May Features


Composer/pianist Elena Kats-Chernin was born in Russia but now lives in Sydney, Australia. David Reffkin was able to interview her for the "Ragtime Machine" when she came to San Francisco to perform at the Other Minds Music Festival. (Photo: Koruna Schmidt-Mumm).
The Ragtime Machine

An Interview with Elena Kats-Chernin

by David Reffkin

The prospect of global peace once again drew nearer through the mutual understanding achieved by a conversation with a foreign musician. Elena Kats-Chernin represents several national cultures, being born in Russia, living in Germany and now Sydney, Australia, and visiting the United States and elsewhere. (Her composite accent is very interesting.) Though her main occupation is composer and pianist in the collective genre most generally known as "modern classical," she is interested in the form and texture of ragtime. Her contribution to the repertoire is much more than the one or two pieces that many non-rag composers have written. And her writing style is far beyond the limited bounds of the classic rag formula. She appeared in San Francisco for the Other Minds music festival, which graciously helped arrange her appearance at KUSF-FM for an interview on my program, "The Ragtime Machine." -- DR

• • •

David Reffkin: How did you come about composing rags and having them recorded?

Elena Kats-Chernin: I should go back to the very first rag I wrote. I was asked by an Australian radio program producer to write a piece for a CD full of rags. It was called "Rags to Riches," played by Donna Coleman. I struggled for a while, because at that point I was writing a lot of new music. Writing a rag was a big departure from my usual compositional technique. I first tried to write a sort of modernistic rag, and that didn't work. It wasn't what really was needed. I thought, "Why not, I'll just write a real melodic ragtime piece." I listened to a few of them, from William Bolcom and William Albright, and I must say I was very influenced by that style. It was slightly nostalgic, a little bit wistful, with beautiful harmonies and modulations. Somehow that interested me more than some kind of jaunty, fast, highly syncopated rag. I went for a slightly more melancholic type.

I wrote ten rags for this producer to choose from -- just motifs, and he chose the one that's become "Russian Rag," the very first one that I've written. Writing that one started a flood of rags. I think that was the beginning of the incredible inspiration to continue this trend in my writing. I couldn't stop, as I had all those other nine rag ideas that I really needed to finish. "Russian Rag" became very popular, I must add. I thought, well, I'd like to continue this and it just happened on the spur of the moment. On some days, if I had nothing else to write, I thought I would just write another rag. It is also a great way to use a title. Any word fits before rag - the "Door Rag," "Mushroom Rag," anything.

DR: I think one of the reasons ragtime was so popular in 1900 was that instead of titling another piece something like "Sonata in Eb, Opus 4, Number 3," you could call it "Rattlesnake Rag," and that was a lot catchier. Were you aware of the earlier "Russian Rag?"

EK: Is there another one?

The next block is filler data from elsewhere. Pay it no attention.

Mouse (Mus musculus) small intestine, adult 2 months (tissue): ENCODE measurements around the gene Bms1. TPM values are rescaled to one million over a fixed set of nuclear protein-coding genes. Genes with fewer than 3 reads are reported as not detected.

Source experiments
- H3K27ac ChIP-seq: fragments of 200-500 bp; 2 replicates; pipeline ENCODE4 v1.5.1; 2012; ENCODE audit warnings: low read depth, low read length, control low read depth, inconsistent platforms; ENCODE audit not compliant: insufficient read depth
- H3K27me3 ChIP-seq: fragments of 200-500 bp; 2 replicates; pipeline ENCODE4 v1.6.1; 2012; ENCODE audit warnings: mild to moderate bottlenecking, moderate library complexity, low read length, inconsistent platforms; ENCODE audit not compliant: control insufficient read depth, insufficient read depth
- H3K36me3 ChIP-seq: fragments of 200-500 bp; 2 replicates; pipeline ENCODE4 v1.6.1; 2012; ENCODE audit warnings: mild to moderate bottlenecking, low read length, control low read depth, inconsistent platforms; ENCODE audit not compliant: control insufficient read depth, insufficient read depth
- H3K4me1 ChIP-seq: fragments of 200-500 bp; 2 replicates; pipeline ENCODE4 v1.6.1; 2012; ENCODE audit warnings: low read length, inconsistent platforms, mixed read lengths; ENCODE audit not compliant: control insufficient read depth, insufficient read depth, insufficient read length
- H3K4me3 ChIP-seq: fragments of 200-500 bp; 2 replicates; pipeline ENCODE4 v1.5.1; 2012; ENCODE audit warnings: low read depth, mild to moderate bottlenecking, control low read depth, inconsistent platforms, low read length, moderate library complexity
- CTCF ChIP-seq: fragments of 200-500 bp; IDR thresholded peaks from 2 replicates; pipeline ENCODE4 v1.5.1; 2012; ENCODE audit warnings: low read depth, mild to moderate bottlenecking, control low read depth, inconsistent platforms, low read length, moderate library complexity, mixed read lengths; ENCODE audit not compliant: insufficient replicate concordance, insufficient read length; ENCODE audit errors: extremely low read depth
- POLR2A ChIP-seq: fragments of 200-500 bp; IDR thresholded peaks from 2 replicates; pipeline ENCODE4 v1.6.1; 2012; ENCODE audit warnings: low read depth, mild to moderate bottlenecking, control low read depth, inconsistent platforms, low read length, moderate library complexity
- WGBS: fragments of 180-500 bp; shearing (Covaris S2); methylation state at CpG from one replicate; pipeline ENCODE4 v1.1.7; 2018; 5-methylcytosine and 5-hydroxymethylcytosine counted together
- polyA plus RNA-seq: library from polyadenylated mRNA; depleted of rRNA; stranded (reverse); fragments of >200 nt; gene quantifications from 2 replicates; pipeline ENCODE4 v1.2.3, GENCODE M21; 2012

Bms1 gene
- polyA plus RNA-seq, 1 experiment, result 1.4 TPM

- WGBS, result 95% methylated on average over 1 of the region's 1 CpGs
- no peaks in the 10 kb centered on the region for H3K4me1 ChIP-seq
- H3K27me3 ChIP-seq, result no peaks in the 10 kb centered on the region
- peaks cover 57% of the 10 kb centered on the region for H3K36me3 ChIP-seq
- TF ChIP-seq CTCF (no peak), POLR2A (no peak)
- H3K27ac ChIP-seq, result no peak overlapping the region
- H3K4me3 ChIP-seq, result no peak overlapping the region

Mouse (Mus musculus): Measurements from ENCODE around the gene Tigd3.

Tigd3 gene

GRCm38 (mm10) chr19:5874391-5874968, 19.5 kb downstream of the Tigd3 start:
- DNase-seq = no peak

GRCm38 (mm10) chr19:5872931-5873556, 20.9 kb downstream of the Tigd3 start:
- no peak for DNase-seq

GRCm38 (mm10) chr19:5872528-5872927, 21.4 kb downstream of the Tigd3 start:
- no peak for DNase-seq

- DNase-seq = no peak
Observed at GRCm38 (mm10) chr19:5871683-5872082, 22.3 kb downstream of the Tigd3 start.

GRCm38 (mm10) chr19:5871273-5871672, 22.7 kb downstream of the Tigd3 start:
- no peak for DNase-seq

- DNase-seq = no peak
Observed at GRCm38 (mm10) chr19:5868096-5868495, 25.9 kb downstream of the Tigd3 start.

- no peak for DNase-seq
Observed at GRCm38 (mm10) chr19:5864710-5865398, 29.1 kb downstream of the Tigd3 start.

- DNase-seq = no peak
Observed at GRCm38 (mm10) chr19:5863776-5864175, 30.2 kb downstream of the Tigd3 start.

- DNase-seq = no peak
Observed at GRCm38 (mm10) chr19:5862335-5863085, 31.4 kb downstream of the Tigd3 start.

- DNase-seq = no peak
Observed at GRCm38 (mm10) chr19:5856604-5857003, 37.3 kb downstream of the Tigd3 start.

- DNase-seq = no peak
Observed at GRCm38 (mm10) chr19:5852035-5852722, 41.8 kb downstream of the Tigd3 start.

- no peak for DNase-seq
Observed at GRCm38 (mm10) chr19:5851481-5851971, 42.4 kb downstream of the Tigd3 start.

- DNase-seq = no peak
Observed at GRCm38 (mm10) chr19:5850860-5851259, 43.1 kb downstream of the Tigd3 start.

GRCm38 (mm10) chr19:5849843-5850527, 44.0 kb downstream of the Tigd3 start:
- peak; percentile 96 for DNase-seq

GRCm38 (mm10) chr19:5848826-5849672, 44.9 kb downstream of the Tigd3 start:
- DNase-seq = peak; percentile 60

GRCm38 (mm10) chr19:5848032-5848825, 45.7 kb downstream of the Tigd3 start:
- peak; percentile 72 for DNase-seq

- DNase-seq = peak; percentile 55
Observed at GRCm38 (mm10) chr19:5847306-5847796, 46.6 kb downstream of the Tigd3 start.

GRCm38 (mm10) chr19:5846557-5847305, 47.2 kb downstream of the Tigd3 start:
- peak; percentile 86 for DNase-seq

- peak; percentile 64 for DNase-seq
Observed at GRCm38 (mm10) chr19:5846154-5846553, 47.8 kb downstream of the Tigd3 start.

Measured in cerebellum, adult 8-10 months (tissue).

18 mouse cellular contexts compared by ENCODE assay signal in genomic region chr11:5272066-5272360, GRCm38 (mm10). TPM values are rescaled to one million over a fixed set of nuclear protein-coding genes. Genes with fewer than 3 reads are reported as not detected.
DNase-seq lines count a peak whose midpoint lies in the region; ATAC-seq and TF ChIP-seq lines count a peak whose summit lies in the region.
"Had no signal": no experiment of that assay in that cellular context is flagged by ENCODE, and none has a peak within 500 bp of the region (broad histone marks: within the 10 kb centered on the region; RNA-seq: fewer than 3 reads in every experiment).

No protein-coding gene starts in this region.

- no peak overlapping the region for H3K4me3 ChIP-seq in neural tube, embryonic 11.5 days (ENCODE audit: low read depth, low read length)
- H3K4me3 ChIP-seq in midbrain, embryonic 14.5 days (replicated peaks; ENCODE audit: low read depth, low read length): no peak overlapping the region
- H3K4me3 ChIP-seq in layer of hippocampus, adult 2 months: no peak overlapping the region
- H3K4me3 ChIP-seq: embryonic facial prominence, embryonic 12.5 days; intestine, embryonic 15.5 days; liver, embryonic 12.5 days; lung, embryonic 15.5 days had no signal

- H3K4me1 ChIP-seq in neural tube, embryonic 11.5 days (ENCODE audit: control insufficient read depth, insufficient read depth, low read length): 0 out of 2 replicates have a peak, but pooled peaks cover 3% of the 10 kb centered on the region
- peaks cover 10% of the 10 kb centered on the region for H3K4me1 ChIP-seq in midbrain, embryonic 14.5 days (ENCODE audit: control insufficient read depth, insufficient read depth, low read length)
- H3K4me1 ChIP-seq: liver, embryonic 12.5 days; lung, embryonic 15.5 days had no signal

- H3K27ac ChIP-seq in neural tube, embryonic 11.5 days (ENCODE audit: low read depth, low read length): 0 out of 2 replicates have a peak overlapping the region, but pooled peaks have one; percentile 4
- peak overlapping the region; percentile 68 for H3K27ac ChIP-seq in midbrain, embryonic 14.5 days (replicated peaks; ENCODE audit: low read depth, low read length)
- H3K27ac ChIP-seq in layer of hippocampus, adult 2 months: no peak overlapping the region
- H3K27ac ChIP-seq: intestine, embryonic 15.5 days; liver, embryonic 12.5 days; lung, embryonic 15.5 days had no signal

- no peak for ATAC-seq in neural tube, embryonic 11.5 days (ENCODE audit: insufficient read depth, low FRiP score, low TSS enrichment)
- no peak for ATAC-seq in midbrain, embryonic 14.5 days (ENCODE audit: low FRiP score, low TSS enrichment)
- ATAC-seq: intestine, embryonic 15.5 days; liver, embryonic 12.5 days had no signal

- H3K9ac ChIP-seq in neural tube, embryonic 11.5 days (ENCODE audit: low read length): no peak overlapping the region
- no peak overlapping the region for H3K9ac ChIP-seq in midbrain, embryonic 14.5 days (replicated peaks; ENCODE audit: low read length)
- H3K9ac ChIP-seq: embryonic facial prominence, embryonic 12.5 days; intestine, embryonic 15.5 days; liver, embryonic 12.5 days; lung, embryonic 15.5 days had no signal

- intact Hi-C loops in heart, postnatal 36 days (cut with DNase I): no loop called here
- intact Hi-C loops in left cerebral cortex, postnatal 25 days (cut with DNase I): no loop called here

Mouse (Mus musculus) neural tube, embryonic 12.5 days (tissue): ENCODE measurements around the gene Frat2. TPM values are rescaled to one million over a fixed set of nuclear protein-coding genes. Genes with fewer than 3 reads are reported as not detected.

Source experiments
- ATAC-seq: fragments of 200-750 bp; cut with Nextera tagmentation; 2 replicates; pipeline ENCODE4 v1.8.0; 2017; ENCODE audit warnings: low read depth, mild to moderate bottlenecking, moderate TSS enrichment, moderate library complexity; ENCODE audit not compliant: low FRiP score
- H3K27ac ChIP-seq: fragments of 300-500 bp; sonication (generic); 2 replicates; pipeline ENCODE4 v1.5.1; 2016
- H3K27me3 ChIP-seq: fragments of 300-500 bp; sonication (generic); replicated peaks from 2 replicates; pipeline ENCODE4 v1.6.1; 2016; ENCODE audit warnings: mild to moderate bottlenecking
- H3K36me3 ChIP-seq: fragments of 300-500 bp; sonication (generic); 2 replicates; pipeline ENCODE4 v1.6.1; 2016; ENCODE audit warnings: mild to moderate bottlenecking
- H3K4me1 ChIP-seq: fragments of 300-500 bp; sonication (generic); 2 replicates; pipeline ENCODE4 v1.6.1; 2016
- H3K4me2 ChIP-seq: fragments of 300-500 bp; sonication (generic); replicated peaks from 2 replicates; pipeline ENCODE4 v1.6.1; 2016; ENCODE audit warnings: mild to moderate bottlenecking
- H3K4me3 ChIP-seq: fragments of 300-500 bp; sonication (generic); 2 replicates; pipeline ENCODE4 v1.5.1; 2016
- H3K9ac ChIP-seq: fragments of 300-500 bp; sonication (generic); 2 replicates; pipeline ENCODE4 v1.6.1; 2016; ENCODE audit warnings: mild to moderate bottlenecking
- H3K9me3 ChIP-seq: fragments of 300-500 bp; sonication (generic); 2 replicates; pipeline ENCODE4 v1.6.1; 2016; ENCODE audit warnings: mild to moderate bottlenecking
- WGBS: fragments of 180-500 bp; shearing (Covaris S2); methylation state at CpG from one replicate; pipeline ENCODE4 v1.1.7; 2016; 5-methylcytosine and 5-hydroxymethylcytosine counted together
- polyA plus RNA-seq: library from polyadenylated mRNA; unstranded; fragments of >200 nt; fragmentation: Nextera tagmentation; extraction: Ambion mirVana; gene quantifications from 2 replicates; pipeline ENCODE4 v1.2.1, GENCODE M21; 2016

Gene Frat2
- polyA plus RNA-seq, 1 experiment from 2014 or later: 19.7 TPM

DR: Ladies and gentleman, we have breaking news! Honestly, no one has said this to you?

EK: No, no one. Who wrote it?

DR: George Cobb, 1918, based on the C#-Minor Prelude of Rachmaninoff. Maybe nobody wanted to break it to you.

EK: That it would hurt my feelings? Actually, it doesn't. It's great, fun; I love those sorts of things. And the Rachmaninoff is one of my favorite pieces.

DR: He wrote a sequel called "The New Russian Rag."

EK: And do you know that I wrote "Russian Rag Two?"

DR: So, it's true, there are parallel universes, and I happen to be in both of them right now.

EK: The second one came about because I had more material. I usually write rags in rondo form [using a theme that is repeated between other themes (episodes)]. One of the episodes, somehow, the producer didn't like. So I changed it, but I kept the original, and it was used in "Russian Rag Two."

DR: What is it about the music of Bolcom and Albright that got your attention?

EK: I just love the harmony. Theirs were rags that I never heard before. It was a kind of a different look at them, that slightly melancholic feel, the sliding harmonies you don't expect. And they were playing with form, and the pieces were quite slow. I like that because it gives you time to think.

DR: Most people would say they were attracted to ragtime because of the syncopation. It wasn't that strong for you?

EK: Not so strong, and that basically is one technique that makes it a rag. It's so easy to take a piece that is in four-four meter, and add a little syncopation and it helps make it a rag. But that is only one of the devices; it's not the only one. There is also, obviously, the left-hand jumping. I take it sometimes farther, and it's not even a rag. Only part of it is a rag, so I am not very strict with the word, the style and the genre. I take a little bit of liberty, and if somebody complains, please do. For me, the beginning of the piece is usually a rag, then I change it sometimes and go more straightforward. There are held half notes, for example.

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May 2008 issue | © 2008 The Mississippi Rag

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